at the Union Buildings in Pretoria
It is now becoming customary to look forward to a shock or two every time Gordon Igesund names his Bafana Bafana squad and, while this is not bad at all, there’s cause to raise alarm about the frequency with which his team changes.
We expected to see new faces in Igesund’s first squad since the Africa Cup of Nations this week, the team that will take on the Central African Republic in Cape Town a week today in a World Cup qualifier.
Many in the media, including this column, had suggested that Bongani Khumalo should be stripped of the captaincy as his leadership qualities were almost non-existent during the Cup of Nations.
Not only did Igesund succumb to this suggestion; he also, much to the surprise of many, completely left Khumalo out of his squad, reasoning he hadn’t played sufficiently for his Greek club PAOK.
Igesund’s decision was met with unbridled joy on social networks, with others screaming “about time”, hailing the absence of Khumalo from the squad.
I hold no brief for Khumalo and, as mentioned before, he should never have been rewarded with the captaincy when his performances did not merit a place in the starting XI. But it is dangerous to embrace every decision, whether we agree with it or not, with ululations without analysing it.
We should be asking ourselves what changed so much from the moment when, after Igesund embarked on his first camp in Brazil last September and handed Khumalo the armband, to now completely chucking him out of the team?
Khumalo played every minute of the four Cup of Nations games and, in fact, missed just one match – against Malawi in December – of Igesund’s rein.
What could really have prompted Igesund to dump his captain, the man he defended so fiercely? The national coach reasoned that Khumalo lost his place at PAOK, but was it not a direct result of him being away for almost a month playing in the Cup of Nations? What about Siyabonga Sangweni, who has been selected on the basis of playing just one game for Orlando Pirates?
Igesund is a man of contradictions, many of which have been highlighted by this column. But his populism, where he bases some of his decisions on the public mood, is bordering on the ridiculous.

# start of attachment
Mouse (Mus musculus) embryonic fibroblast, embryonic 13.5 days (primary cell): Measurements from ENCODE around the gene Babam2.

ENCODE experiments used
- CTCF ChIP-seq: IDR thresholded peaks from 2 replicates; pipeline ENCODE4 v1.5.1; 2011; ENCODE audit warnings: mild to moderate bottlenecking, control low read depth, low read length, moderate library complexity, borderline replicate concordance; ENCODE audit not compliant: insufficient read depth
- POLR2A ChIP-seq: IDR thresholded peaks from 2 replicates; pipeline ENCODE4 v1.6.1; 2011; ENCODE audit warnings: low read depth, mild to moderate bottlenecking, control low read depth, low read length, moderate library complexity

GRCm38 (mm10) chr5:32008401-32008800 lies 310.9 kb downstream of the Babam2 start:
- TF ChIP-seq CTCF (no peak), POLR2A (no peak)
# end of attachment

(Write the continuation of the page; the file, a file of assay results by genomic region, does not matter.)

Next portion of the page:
The sooner Igesund realises he won’t please everyone, the better. He has to stop bowing to the never-satisfied public and believe in his selections. He chose Khumalo as captain, and just because the Twitter masses and callers to talkshows, and the media, point out the player’s flaws, he’s changed his mind.
This is flip-flopping of the highest order and, while he’ll be pleased to hear his praises being sung, it doesn’t do any good to his decision-making skills.
A coach has to live or die by his choices and worry less about what people say. In any case, some of the comments on social media or talkshows are so banal, you would have to be insane to accord them any significance.
Igesund had better fast develop a thicker skin, a backbone. One day he was hailing Ricardo Nunes as the best left-back Bafana have ever had; the next he was dropping him from the Cup of Nations squad. The same applies to Thulani Serero, lauded as our Lionel Messi by our coach, but now unable to make the cut for such a crucial qualifier.
And now Khumalo finds himself not only without the armband, but completely out of a team he captained in all but one game under Igesund. Talk about a fall from grace!
Anybody celebrating Khumalo’s exclusion this week clearly cannot see it for what it is: a result of a coach pandering to the pressure of public opinion and himself filled with self-doubt.
Sadly, there’s nothing to celebrate here because heading a national team requires of a coach to be his own man; to believe in his own vision. Even Joel Santana, dunderheaded as he was, was not as malleable as this.Follow Matshe on Twitter @Nkareng - The Star